Related Conferences: World Congress on Public Health and Nutrition, March 10-12, 2016, Spain, 5th International Conference on Clinical Nutrition November 28-30, 2016 San Antonio, USA, 4th International Conference and Exhibition on Nutrition October 26-28, 2015 Chicago, Illinois, USA, 4th Asia Pacific Global Summit & Expo on Healthcare July 18-20, 2016 Brisbane, Australia, The International Society of Sports Nutrition, November 21-22, 2015, Brazil, The International Society of Sports Nutrition Aug 14 2016, Ireland, Sport Nutrition Conference September 27- 29, Germany, International Sport & Exercise Nutrition Conference December 15-17, UK

Track 7: Sports Psychology and Skills Acquisition

The use of psychological strategies and psychotherapy to improve sports performance has increased significantly over the past few decades. Coaches have realized that, particularly at elite level psychology plays a key role in determining the level of performance. The ability of the mind to generate thought patterns, influence emotions, stimulates or diminishes arousal and creates images of a desired action. Behavioral biomechanical and neural bases of development it aims to understand how human movement patterns are changed in characteristic ways when different emotions are expressed in healthy individuals and in individuals with mood disorders. Athletes need to be able to prepare for major competitions, reduce tension and stress that may have cause a decline in performance, and maintain high-level performances over a long period of time. Motivation is what drives behavior and is very important for athlete’s to reach an optimal level of performance. Biomechanics to enhance sports performances Biomechanics is a tool to understand human movement that can be applied to enhance athletic performance and prevent injury. Performance of a skill can be broken down into multiple layers of components, ranging from muscle strength to joint trajectories. Tools to measure human movement include video, accelerometry, medical imaging, and 3-D motion capture. Optimal movement is affected by body size and shape. Elite athletes move optimally and this knowledge can be used to coach and train others.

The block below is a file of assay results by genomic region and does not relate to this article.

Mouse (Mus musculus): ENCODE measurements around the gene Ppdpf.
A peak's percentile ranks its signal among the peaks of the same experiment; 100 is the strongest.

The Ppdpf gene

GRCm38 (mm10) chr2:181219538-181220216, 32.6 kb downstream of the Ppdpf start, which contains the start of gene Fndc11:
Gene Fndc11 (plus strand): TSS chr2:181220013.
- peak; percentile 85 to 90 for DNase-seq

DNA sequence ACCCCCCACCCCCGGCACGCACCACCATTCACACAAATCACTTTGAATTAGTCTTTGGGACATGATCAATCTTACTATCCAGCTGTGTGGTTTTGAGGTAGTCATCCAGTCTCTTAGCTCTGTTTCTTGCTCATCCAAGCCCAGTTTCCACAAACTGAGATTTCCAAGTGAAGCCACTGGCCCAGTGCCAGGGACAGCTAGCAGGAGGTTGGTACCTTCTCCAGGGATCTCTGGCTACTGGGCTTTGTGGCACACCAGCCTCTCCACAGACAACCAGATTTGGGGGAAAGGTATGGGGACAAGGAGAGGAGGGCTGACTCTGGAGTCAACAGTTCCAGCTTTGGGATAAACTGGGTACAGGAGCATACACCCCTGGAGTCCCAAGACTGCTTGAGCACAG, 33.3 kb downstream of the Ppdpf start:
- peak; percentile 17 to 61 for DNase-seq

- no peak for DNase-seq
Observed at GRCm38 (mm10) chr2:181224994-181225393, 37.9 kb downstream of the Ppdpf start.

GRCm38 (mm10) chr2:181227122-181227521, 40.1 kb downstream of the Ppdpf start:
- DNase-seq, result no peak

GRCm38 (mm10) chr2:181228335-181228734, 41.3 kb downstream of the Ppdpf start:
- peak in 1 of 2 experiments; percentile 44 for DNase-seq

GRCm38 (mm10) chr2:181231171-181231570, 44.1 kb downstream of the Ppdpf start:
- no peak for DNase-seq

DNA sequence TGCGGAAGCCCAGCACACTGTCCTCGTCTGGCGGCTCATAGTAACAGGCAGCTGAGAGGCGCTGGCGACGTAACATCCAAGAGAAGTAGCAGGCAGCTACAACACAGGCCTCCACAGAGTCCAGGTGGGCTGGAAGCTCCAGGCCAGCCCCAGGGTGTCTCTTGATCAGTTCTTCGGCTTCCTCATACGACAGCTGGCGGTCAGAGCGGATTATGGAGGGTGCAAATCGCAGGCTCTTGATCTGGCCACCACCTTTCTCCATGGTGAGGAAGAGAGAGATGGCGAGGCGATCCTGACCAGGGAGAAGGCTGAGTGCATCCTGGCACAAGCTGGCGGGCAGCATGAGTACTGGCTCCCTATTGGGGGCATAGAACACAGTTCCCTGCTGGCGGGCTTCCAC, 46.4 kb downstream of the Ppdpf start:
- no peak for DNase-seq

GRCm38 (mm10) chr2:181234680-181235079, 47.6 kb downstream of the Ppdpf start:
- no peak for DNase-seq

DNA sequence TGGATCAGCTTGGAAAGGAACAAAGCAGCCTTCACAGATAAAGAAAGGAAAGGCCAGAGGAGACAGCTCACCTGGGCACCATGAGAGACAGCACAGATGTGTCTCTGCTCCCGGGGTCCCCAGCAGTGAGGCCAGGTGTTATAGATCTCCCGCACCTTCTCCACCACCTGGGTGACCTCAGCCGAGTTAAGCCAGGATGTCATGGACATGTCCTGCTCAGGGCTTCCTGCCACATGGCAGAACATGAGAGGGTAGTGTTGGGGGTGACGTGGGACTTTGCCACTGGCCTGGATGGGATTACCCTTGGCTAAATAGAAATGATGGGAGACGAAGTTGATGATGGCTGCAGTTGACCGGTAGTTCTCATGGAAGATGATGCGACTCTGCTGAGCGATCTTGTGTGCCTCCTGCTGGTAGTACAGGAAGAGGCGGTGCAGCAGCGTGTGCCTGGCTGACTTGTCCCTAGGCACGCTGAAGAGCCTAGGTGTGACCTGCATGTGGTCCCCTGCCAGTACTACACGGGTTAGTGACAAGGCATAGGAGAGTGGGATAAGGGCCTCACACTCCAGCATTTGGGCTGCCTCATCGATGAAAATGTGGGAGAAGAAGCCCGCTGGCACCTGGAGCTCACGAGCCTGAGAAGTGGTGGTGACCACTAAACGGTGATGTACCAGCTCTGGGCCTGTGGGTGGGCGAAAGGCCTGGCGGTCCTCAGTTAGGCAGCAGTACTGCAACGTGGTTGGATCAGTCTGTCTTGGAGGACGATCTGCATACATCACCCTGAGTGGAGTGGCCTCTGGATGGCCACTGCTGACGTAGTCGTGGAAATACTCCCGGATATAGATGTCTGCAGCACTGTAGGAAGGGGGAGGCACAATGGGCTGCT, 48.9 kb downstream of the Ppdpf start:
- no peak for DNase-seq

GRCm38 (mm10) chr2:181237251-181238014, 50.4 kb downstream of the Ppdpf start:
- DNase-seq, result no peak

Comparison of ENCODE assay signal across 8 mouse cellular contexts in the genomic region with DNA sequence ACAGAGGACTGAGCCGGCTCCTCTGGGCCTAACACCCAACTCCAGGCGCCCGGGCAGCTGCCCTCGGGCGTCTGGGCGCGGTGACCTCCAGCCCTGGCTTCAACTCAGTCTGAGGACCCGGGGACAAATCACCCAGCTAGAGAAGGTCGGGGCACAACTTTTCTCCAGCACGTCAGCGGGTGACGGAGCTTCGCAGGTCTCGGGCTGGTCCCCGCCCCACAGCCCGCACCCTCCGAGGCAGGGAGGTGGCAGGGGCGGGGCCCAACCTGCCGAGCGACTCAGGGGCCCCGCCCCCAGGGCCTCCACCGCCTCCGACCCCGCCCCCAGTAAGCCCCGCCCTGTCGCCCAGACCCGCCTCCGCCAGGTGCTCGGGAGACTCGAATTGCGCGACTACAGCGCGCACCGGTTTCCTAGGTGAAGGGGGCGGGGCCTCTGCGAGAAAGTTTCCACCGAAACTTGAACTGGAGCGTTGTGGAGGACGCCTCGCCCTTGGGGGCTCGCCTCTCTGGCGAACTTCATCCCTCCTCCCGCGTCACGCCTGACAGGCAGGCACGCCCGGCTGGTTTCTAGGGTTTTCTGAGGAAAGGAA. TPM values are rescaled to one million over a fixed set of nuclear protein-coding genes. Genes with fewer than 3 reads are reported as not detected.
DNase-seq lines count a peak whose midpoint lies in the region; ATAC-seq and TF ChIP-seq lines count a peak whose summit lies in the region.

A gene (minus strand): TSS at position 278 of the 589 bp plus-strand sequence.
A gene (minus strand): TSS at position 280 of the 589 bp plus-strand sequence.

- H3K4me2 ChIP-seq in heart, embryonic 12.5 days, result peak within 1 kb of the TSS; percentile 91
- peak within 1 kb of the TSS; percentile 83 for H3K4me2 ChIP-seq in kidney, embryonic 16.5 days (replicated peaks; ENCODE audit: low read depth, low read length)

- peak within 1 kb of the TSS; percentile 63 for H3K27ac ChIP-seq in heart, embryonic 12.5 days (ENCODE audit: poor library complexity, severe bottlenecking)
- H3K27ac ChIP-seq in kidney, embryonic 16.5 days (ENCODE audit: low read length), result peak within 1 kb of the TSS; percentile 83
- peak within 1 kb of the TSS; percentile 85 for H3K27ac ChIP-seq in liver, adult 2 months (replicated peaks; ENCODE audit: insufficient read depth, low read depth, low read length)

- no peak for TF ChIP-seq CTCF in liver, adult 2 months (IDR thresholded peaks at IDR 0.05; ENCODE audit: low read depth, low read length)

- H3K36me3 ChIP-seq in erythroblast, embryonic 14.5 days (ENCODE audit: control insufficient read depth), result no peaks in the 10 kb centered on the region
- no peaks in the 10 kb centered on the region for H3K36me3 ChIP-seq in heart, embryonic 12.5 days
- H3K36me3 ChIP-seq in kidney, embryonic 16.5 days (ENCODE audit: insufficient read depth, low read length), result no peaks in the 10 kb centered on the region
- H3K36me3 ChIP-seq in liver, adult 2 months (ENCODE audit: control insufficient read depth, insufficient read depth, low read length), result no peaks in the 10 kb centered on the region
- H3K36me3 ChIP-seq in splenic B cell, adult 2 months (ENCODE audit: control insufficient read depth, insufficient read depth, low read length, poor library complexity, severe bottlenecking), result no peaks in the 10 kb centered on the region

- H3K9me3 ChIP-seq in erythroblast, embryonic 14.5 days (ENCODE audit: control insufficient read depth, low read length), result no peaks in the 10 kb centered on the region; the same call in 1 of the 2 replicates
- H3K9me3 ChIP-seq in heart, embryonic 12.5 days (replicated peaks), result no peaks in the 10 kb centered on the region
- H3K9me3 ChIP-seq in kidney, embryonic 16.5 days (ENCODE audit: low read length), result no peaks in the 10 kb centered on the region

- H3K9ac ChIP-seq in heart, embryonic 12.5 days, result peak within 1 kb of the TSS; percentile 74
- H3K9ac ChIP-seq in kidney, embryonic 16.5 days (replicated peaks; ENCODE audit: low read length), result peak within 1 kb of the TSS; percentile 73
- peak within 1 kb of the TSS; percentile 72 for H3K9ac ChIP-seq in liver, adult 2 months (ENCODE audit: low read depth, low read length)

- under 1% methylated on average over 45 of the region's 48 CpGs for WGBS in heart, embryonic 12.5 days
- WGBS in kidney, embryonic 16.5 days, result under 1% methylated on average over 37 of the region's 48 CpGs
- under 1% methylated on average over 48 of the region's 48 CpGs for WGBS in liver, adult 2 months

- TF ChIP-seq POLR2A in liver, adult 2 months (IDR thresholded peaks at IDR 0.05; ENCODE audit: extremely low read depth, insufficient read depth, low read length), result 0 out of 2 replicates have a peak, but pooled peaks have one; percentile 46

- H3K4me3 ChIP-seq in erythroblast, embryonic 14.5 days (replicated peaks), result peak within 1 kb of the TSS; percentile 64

Related Conference: International conference on Adolescent Medicine & Child Psychology September 28-30, 2015 Houston, USA, International Conference on Psychiatric-Mental health Nursing October 03-05, 2016 UK, Experts Meeting on Forensic Psychology July 18-20, 2016 Brisbane, Australia, 2nd Annual Experts Meeting on Depression, Anxiety and Stress Management November 03-04, 2016 Valencia, Spain AASP’s 2015 Conference, October 14-17, Indiana, 44th Annual Meeting of the International Neuropsychology Association, February 3-6, 2016, USA, 12th Conference of the European Academy of Occupational Health Psychology, April 11 – 13, 2016

Track 8: Doping and Anti-Doping Study